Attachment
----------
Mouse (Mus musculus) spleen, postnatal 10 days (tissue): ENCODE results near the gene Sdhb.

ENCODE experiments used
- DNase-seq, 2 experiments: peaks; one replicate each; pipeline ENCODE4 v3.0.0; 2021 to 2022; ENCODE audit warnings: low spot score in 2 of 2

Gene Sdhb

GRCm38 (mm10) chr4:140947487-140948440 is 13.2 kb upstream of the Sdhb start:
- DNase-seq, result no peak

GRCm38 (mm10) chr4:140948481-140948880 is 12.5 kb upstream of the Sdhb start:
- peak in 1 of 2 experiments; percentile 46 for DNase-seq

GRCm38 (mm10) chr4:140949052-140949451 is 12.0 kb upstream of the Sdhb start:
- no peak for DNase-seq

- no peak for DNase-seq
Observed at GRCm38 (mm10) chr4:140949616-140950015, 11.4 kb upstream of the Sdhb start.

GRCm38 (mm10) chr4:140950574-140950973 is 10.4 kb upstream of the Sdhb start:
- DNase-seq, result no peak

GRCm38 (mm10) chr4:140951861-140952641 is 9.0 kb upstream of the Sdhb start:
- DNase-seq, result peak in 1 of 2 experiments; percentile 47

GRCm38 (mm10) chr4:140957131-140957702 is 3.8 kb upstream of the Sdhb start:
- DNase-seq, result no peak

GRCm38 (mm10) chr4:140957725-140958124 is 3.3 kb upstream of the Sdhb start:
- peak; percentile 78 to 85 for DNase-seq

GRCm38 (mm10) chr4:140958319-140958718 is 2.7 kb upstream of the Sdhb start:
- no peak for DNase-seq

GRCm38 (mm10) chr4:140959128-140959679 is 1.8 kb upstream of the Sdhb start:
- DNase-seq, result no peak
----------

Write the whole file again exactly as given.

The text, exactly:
Mouse (Mus musculus) spleen, postnatal 10 days (tissue): ENCODE results near the gene Sdhb.

ENCODE experiments used
- DNase-seq, 2 experiments: peaks; one replicate each; pipeline ENCODE4 v3.0.0; 2021 to 2022; ENCODE audit warnings: low spot score in 2 of 2

Gene Sdhb

GRCm38 (mm10) chr4:140947487-140948440 is 13.2 kb upstream of the Sdhb start:
- DNase-seq, result no peak

GRCm38 (mm10) chr4:140948481-140948880 is 12.5 kb upstream of the Sdhb start:
- peak in 1 of 2 experiments; percentile 46 for DNase-seq

GRCm38 (mm10) chr4:140949052-140949451 is 12.0 kb upstream of the Sdhb start:
- no peak for DNase-seq

- no peak for DNase-seq
Observed at GRCm38 (mm10) chr4:140949616-140950015, 11.4 kb upstream of the Sdhb start.

GRCm38 (mm10) chr4:140950574-140950973 is 10.4 kb upstream of the Sdhb start:
- DNase-seq, result no peak

GRCm38 (mm10) chr4:140951861-140952641 is 9.0 kb upstream of the Sdhb start:
- DNase-seq, result peak in 1 of 2 experiments; percentile 47

GRCm38 (mm10) chr4:140957131-140957702 is 3.8 kb upstream of the Sdhb start:
- DNase-seq, result no peak

GRCm38 (mm10) chr4:140957725-140958124 is 3.3 kb upstream of the Sdhb start:
- peak; percentile 78 to 85 for DNase-seq

GRCm38 (mm10) chr4:140958319-140958718 is 2.7 kb upstream of the Sdhb start:
- no peak for DNase-seq

GRCm38 (mm10) chr4:140959128-140959679 is 1.8 kb upstream of the Sdhb start:
- DNase-seq, result no peak